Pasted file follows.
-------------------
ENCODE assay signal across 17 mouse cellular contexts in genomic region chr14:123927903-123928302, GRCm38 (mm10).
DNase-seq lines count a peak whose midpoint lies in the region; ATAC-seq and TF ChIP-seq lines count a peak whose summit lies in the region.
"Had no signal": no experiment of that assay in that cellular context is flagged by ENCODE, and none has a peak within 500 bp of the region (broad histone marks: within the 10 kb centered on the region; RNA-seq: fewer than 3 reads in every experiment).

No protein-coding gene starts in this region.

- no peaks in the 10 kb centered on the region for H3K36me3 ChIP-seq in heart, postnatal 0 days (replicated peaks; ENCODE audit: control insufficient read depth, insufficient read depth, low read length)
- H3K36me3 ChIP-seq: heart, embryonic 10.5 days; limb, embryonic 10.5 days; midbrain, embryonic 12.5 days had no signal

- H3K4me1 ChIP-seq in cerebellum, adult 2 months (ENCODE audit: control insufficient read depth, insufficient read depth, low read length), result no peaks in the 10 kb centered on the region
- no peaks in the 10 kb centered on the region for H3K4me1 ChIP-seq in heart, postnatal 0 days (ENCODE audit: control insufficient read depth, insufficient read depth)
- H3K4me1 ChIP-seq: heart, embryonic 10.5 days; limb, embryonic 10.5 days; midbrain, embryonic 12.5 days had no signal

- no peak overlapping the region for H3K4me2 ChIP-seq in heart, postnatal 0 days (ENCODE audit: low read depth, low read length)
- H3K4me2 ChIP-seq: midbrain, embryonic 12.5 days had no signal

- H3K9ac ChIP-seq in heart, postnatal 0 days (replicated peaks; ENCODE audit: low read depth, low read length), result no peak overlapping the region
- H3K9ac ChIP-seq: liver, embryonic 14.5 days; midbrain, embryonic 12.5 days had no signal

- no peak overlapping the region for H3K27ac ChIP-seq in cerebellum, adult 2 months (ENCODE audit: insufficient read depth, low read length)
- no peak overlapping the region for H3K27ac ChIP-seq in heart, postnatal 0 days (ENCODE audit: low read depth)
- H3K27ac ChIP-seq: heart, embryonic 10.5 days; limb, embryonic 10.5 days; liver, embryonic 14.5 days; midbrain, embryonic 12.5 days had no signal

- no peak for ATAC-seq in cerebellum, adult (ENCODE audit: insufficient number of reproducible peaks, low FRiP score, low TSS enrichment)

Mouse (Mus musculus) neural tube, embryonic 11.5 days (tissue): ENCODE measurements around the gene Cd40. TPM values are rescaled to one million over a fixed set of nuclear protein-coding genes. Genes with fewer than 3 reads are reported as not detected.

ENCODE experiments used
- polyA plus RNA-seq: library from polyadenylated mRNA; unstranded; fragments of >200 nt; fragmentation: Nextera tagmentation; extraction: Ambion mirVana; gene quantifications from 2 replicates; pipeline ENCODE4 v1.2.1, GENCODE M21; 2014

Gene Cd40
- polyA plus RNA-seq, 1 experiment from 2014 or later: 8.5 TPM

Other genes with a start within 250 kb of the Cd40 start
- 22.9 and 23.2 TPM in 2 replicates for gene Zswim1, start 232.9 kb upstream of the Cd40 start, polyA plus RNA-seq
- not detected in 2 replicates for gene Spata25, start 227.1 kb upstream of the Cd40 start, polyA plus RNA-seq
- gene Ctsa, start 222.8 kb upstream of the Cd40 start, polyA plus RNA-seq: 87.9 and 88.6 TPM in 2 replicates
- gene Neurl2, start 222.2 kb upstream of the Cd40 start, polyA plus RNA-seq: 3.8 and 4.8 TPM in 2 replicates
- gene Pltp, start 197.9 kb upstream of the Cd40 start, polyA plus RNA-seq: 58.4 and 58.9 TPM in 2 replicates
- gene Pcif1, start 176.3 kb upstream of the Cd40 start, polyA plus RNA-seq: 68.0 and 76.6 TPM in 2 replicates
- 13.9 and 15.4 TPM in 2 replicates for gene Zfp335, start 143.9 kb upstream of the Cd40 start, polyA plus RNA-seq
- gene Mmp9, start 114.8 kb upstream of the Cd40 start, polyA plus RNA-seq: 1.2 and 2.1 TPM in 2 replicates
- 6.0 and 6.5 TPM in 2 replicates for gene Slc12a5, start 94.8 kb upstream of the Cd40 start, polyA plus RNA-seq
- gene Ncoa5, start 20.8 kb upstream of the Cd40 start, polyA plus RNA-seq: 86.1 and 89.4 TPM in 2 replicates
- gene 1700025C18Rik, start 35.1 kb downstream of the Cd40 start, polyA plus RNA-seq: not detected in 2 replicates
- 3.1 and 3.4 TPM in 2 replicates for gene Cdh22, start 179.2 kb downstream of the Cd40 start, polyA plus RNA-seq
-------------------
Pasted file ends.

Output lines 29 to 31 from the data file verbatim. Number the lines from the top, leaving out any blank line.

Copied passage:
- gene Pcif1, start 176.3 kb upstream of the Cd40 start, polyA plus RNA-seq: 68.0 and 76.6 TPM in 2 replicates
- 13.9 and 15.4 TPM in 2 replicates for gene Zfp335, start 143.9 kb upstream of the Cd40 start, polyA plus RNA-seq
- gene Mmp9, start 114.8 kb upstream of the Cd40 start, polyA plus RNA-seq: 1.2 and 2.1 TPM in 2 replicates